Australia news live: Gladys Berejiklian announces no more Covid hotspots in NSW as Novavax vaccine shown to be 90% effective

By Mostafa Rachwani (now) and Calla Wahlquist (earlier)


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There’s a public hearing underway in Canberra for the parliamentary inquiry into independent MP Zali Steggall’s climate change bills, and energy and science officials have been pressed on their work to project when the country could reach net zero greenhouse gas emissions.

Steggall and Labor MP Josh Burns both pushed officials from the Department of Industry, Science, Energy and Resources to say if work had been done to project when Australia might reach net zero.

Independent MP for Warringah Zali Steggall.

Independent MP for Warringah Zali Steggall. Photograph: Mick Tsikas/AAP

Kushla Munro, an acting deputy secretary in the department, said that work was “ongoing” and would form part of a long-term greenhouse gas emissions reduction strategy to be submitted to the United Nation’s climate convention ahead of the next major talks in Glasgow scheduled for November.

Unlike more than 100 countries and many of Australia’s major trading partners, the Morrison government has refused to adopt a net zero target by 2050 – saying only it wants to get there as quickly as possible.

Rob Sturgiss, a general manager in the department, was also asked by Liberal MP Trent Zimmerman if it was practically possible to prepare a greenhouse gas emissions budget out to 2050.

“I think it’s maybe sensible [to do],” Sturgiss responded.

For the rest of the hearing today, the committee is hearing from conservation and climate groups, doctors, vets and nuclear energy advocates.

Representatives of science and technology sectors, as well as property, planning and major industry will also get a chance to make representations to the committee today.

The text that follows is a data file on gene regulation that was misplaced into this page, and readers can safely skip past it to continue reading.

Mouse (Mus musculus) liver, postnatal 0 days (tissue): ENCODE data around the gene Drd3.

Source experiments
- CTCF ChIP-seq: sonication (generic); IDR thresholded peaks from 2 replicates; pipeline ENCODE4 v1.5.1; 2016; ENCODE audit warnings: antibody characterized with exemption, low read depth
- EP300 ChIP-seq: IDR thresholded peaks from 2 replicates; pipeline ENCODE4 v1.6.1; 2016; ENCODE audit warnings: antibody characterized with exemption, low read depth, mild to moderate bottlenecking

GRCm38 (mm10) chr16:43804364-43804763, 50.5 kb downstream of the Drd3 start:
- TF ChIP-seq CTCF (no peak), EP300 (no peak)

Steggall’s bill would bring a net zero target by 2050 into law and set out a pathway to reach that goal, as well as establish an independent climate change commission to oversee annual national risk assessments.









NSW Premier says no more hotspots in the state


Novavax vaccine shown to be 90% effective in UK trial



At his doorstop this morning, Labor leader Anthony Albanese declined to buy into the discussion about the Oxford/AstraZeneca vaccine, after German authorities said there was insufficient data to judge how effective the vaccine was for people over 65.

Opposition leader Anthony Albanese.

Opposition leader Anthony Albanese. Photograph: Mike Bowers/The Guardian

The health minister, Greg Hunt, is due to address media at 1pm about this issue.

Albanese said Australia should heed any advice from its own regulators.

What we need to do is take the advice of the Therapeutic Goods Administration … Labor has a very clear view that once the TGA approves the distribution of a vaccine it should be distributed as soon as possible in accordance with TGA recommendations.

On the extension of the suspension of the travel bubble with New Zealand, Albanese said Australia was “right to be cautious when it comes to these matters”. His main concern was “the fact that there’s a failure of this government to act on the recommendations Jane Halton made to them of establishing national quarantine arrangements” and to step up efforts to return 40,000 Australians stranded abroad.